Mike Pompeo, former U.S. secretary of state, speaks during the Conservative Political Action Conference (CPAC) in National Harbor, Md., on Friday. (Al Drago/Bloomberg)
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This year’s Conservative Political Action Conference has been a much lower-profile affair than usual, as many big names opted to skip the festivities. But it’s still a significant stage on which ambitious Republicans can test their message in front of the right wing of the right wing.

And Mike Pompeo tested quite a message Friday.

“Don’t hand that government more power under the guise of conservatism,” the likely GOP presidential contender and former secretary of state said. “We shouldn’t look for larger-than-life personalities, but rather we should fight power in the rooms like this one.”

Pompeo continued: “We can’t become the left, following celebrity leaders with their own brand of identity politics — those with fragile egos who refuse to acknowledge reality. … We can’t shift blame to others, but must accept the responsibility that comes to those of us who step forward and lead.”

Former Trump cabinet official Mike Pompeo on March 3 subtly criticized former president Donald Trump at the Conservative Political Action Conference. (Video: The Washington Post)

In case it isn’t obvious, Pompeo is talking about his former boss, Donald Trump.

Pompeo avoids naming names so he can have plausible deniability and potentially avoid a backlash, as he and others are wont to do, especially in Trump’s case. But there is no bigger “celebrity leader” or larger personality in modern American politics than Trump. It’s also apparent that Pompeo was talking about Trump’s attempts to overturn the 2020 election when he said “refuse to acknowledge reality.”

A few thoughts.

The first is that to the extent Pompeo is going to go down that latter path, he doesn’t exactly do so from the highest of roads.

Joe Biden was declared the winner of the 2020 election on Nov. 7. Three days later, with Trump crying foul and falsely claiming he won, Pompeo was asked about how the State Department would transition under such a situation. “There will be a smooth transition to a second Trump administration,” he quipped.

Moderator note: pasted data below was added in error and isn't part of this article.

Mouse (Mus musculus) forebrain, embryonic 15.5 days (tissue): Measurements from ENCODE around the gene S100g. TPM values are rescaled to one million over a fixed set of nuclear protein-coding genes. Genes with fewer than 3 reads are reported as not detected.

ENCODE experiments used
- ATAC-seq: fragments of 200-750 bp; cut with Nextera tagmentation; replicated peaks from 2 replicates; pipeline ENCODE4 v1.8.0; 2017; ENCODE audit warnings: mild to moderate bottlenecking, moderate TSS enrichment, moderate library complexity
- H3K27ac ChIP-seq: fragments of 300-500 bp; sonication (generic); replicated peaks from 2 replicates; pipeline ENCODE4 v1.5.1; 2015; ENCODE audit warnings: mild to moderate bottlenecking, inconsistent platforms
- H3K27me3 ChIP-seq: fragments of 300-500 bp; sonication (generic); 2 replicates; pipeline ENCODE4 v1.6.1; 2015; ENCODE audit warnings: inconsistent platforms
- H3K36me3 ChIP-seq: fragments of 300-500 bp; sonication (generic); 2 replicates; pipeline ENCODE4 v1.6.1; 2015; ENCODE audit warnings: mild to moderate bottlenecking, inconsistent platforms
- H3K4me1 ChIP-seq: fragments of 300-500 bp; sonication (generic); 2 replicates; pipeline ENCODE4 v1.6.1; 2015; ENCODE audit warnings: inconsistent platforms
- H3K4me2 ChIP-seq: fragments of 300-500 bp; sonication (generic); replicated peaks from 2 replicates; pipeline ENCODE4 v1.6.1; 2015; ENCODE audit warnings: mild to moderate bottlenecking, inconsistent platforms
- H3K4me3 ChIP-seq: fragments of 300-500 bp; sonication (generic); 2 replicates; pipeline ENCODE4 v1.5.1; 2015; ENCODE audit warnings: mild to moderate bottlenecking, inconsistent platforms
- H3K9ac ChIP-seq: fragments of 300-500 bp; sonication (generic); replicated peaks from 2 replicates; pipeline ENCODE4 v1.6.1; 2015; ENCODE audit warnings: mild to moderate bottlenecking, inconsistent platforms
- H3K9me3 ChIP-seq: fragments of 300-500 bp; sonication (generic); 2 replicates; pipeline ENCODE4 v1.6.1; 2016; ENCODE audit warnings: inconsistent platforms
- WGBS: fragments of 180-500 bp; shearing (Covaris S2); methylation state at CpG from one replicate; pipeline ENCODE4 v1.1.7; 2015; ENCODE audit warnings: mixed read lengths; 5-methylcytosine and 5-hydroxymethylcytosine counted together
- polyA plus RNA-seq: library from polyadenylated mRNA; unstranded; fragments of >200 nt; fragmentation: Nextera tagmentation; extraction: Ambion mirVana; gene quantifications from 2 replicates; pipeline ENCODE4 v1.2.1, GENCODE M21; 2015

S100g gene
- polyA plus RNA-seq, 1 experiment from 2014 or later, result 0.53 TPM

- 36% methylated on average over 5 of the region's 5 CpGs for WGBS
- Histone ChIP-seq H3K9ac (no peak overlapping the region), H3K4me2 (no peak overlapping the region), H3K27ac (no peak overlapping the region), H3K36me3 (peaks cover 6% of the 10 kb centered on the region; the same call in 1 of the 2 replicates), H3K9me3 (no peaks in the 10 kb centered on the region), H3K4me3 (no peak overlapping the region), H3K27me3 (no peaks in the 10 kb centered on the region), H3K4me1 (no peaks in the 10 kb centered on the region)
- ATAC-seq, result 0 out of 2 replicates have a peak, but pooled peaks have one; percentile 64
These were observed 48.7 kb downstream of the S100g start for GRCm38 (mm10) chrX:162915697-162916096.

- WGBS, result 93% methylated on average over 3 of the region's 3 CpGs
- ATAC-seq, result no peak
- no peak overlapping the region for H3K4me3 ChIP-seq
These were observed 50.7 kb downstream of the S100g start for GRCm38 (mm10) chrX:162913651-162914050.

Pompeo then spoke as if the election results were truly in doubt, even though they really weren’t. When his statement blew up, Fox News asked Pompeo if he had been serious, and he demurred. The display seemed to please Trump, who promoted Pompeo’s comments and said, “That’s why Mike was number one in his class at West Point!”

And in the weeks afterward, it’s not as if Pompeo publicly emphasized the reality of the situation. He very much slipped into the background.

That aside — and even considering the lack of name-naming — Pompeo’s dig seems to be a significant statement of intent.

Thus far, most attacks on Trump from his fellow 2024 candidates have focused on his poor electoral record in 2018, 2020 and then 2022. That angle of attack makes an argument for turning the page, without getting too personal. It’s just business, these rivals could argue.

Pompeo’s line, though, is unusually personal. Not only does he diminish Trump as a “celebrity,” he alludes to his “fragile ego.” Trump was known for blaming pretty much everything on everyone else, even when he himself hired the people in question. And Pompeo’s attack matches some editorializing from conservative outlets that have argued for moving on from Trump, like the New York Post.

“The Groypers, the Proud Boys — Trump won’t denounce any of them,” its editorial board wrote in November after Trump met with Ye and white nationalist Nick Fuentes. “They like him, so how bad can they be? And so — again — Trump puts his own ego before common sense, before tolerance, before judgment, before country.”

With his line about not giving the government “more power under the guise of conservatism,” Pompeo also seemed to be previewing a potential line to be used against not just Trump, but Florida Gov. Ron DeSantis (R). That line echoes some criticisms of DeSantis from potential 2024 candidates, who have suggested that the governor went too far in wielding government power to combat “woke” entities such as Disney.

But it was obviously mostly about Trump. (Pompeo at another point cited how the “Trump administration, the administration I served, added $8 trillion in new debt. This is indecent and can’t continue.”)

Pompeo is suggesting Trump is not just a loser — he mentioned that, too, obliquely of course — but also he’s unserious, not sufficiently conservative and somewhat frivolous. And to the extent Pompeo’s prepared to follow through on making such arguments, the true 2024 debate can apparently begin.